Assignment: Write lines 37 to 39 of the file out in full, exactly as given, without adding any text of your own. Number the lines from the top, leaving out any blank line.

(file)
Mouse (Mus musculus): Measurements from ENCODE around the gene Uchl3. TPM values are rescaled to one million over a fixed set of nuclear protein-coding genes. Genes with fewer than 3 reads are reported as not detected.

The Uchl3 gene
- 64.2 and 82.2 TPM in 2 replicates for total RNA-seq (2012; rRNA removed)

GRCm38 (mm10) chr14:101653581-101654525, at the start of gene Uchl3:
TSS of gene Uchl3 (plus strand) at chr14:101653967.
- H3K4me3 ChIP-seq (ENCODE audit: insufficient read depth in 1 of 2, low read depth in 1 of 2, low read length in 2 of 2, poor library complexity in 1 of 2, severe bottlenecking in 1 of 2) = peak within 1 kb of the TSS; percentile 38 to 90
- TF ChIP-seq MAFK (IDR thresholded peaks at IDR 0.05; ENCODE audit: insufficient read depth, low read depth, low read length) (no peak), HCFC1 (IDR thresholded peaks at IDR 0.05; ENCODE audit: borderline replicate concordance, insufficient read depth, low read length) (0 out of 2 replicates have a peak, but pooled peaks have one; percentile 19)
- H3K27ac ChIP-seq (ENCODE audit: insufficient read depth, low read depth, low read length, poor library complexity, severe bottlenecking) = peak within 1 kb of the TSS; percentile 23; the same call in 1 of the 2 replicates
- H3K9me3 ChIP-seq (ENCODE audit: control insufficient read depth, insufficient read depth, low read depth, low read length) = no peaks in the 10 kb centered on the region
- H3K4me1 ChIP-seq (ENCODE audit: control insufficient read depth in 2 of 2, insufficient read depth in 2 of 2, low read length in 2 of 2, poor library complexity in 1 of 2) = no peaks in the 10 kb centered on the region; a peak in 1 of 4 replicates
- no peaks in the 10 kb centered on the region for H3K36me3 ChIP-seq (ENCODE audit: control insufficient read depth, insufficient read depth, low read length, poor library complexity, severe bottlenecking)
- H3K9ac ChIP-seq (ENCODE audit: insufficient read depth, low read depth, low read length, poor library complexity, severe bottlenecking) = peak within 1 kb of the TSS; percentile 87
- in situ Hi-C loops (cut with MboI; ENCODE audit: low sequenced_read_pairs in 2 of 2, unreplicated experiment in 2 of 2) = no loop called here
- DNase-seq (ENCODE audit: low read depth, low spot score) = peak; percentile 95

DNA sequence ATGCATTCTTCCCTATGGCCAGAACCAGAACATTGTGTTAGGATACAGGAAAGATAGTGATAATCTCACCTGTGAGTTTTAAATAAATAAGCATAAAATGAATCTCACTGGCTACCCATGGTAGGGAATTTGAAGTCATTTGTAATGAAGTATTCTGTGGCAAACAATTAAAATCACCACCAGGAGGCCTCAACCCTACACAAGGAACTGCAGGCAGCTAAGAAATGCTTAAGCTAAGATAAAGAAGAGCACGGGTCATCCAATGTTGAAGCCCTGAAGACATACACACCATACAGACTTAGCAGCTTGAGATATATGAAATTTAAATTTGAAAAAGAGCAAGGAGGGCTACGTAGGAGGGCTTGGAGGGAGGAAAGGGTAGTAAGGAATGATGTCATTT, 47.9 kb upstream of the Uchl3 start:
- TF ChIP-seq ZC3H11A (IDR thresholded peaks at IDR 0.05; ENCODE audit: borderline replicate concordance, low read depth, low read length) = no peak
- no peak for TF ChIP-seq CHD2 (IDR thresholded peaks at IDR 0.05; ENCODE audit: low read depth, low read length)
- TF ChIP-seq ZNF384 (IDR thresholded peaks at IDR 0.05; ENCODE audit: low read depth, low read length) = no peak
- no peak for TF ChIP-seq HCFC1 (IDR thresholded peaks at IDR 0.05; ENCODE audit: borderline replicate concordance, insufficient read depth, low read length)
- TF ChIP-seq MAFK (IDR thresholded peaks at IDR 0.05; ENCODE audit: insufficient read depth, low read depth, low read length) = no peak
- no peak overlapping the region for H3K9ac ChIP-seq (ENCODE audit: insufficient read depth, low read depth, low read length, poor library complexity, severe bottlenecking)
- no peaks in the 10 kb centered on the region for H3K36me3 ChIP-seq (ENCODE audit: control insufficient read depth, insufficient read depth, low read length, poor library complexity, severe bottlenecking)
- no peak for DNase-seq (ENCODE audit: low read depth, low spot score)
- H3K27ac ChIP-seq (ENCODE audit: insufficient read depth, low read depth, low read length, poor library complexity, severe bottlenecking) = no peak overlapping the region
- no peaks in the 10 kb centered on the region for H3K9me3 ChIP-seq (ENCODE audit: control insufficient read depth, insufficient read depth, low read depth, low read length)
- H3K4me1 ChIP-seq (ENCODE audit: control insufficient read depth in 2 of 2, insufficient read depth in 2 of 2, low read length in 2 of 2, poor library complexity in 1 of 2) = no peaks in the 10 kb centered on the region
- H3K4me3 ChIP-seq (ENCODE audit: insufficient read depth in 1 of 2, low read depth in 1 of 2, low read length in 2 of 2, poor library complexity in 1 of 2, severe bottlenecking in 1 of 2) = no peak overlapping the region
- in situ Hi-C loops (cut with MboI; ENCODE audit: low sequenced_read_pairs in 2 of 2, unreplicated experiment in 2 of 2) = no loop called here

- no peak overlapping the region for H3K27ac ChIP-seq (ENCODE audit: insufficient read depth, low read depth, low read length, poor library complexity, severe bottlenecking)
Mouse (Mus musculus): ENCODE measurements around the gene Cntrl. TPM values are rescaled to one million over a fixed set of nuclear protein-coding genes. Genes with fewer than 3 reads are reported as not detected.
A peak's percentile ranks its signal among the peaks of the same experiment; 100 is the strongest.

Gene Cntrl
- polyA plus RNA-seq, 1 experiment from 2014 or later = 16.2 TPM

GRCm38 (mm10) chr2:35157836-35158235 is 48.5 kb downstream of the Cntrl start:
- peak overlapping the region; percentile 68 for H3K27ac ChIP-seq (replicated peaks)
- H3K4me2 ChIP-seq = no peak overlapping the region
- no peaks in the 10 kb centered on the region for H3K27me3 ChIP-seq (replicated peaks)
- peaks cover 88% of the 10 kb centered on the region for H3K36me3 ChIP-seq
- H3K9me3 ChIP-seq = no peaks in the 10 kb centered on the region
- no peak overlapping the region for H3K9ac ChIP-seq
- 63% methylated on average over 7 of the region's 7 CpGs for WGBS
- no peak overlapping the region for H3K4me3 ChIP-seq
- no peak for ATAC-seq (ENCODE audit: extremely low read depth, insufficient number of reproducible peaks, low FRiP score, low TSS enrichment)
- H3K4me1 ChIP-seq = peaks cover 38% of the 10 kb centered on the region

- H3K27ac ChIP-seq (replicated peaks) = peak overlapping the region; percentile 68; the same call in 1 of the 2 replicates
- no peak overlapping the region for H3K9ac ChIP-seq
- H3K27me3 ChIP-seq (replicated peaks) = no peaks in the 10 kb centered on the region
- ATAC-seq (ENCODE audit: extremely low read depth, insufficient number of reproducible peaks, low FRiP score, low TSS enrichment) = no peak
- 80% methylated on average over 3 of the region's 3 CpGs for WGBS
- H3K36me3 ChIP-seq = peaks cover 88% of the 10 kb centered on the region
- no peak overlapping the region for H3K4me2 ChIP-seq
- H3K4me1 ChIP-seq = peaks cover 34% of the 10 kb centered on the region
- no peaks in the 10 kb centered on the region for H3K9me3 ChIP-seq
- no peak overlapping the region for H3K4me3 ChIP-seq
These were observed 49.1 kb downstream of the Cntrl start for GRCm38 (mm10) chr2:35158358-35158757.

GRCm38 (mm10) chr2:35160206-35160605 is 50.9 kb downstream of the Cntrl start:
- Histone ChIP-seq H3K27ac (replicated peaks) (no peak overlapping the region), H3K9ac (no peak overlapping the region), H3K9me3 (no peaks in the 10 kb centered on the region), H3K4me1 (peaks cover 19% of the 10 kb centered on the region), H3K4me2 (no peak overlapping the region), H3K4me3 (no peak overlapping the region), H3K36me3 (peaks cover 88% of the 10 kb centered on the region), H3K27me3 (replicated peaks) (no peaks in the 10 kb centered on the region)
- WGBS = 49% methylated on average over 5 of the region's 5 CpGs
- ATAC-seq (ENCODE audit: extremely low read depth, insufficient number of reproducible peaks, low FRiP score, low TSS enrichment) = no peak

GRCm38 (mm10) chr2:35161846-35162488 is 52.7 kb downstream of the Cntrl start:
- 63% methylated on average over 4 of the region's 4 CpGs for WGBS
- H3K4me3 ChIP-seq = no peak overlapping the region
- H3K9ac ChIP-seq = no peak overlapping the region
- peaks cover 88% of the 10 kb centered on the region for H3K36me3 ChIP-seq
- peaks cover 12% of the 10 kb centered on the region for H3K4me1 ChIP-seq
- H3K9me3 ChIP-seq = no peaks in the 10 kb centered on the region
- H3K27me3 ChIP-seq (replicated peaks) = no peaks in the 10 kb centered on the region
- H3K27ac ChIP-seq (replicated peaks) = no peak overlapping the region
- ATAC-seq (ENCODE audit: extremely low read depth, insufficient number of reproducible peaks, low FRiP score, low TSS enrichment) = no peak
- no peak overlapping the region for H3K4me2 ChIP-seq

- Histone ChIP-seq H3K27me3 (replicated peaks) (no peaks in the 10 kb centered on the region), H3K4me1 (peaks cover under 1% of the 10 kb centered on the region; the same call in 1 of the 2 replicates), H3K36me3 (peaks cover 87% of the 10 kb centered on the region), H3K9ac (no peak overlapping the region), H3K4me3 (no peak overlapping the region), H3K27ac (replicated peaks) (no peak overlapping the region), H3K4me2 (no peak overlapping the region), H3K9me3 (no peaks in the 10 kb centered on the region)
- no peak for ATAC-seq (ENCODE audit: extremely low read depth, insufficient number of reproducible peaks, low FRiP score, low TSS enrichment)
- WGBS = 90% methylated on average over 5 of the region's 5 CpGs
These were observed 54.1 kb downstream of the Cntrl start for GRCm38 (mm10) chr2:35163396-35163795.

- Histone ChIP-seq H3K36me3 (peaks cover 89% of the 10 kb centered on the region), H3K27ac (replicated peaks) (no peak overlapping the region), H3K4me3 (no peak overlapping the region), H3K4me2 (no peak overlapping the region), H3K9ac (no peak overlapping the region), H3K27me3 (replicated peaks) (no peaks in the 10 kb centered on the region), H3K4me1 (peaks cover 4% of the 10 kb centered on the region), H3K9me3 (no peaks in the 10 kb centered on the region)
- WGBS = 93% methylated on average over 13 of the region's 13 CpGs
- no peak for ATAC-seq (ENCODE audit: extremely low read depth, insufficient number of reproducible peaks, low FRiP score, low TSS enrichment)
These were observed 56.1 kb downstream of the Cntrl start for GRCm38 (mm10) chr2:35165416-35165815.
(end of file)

- no peaks in the 10 kb centered on the region for H3K27me3 ChIP-seq (replicated peaks)
- peaks cover 88% of the 10 kb centered on the region for H3K36me3 ChIP-seq
- H3K9me3 ChIP-seq = no peaks in the 10 kb centered on the region